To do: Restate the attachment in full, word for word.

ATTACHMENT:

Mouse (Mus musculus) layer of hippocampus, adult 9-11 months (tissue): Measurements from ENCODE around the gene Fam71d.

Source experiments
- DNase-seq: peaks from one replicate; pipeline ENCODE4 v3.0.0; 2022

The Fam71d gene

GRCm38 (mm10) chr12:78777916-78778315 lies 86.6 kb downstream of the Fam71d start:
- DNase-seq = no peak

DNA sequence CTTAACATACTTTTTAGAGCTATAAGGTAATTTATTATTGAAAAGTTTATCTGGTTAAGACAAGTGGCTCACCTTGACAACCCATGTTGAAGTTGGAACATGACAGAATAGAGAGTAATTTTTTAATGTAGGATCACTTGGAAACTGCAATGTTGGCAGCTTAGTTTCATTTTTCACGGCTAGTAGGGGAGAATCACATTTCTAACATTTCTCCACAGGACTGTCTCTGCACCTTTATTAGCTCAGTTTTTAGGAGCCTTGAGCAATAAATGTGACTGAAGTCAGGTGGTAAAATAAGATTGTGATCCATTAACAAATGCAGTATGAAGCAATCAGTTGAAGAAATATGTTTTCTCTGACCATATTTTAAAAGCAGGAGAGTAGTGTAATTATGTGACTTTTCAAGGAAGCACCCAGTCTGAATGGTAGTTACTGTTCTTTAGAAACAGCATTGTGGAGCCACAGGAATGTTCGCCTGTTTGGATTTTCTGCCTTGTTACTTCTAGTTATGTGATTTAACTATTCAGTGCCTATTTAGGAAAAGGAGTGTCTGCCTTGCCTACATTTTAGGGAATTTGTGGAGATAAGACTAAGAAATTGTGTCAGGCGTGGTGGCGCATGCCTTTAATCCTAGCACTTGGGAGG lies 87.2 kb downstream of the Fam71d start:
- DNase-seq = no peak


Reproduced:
Mouse (Mus musculus) layer of hippocampus, adult 9-11 months (tissue): Measurements from ENCODE around the gene Fam71d.

Source experiments
- DNase-seq: peaks from one replicate; pipeline ENCODE4 v3.0.0; 2022

The Fam71d gene

GRCm38 (mm10) chr12:78777916-78778315 lies 86.6 kb downstream of the Fam71d start:
- DNase-seq = no peak

DNA sequence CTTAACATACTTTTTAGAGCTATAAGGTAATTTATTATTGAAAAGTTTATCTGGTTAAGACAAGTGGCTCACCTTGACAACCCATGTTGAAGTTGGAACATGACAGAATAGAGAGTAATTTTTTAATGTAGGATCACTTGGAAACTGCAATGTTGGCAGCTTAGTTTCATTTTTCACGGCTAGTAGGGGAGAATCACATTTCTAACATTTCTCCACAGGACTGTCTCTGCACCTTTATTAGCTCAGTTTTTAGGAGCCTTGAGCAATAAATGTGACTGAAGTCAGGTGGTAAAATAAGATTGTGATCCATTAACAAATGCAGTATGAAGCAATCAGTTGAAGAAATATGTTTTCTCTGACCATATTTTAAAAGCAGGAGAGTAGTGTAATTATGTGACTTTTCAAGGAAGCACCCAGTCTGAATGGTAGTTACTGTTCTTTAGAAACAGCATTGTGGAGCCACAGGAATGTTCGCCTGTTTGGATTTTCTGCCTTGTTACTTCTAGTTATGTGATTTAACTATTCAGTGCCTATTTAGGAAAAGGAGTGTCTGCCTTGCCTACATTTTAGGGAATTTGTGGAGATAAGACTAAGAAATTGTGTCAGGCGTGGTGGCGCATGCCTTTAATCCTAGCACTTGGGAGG lies 87.2 kb downstream of the Fam71d start:
- DNase-seq = no peak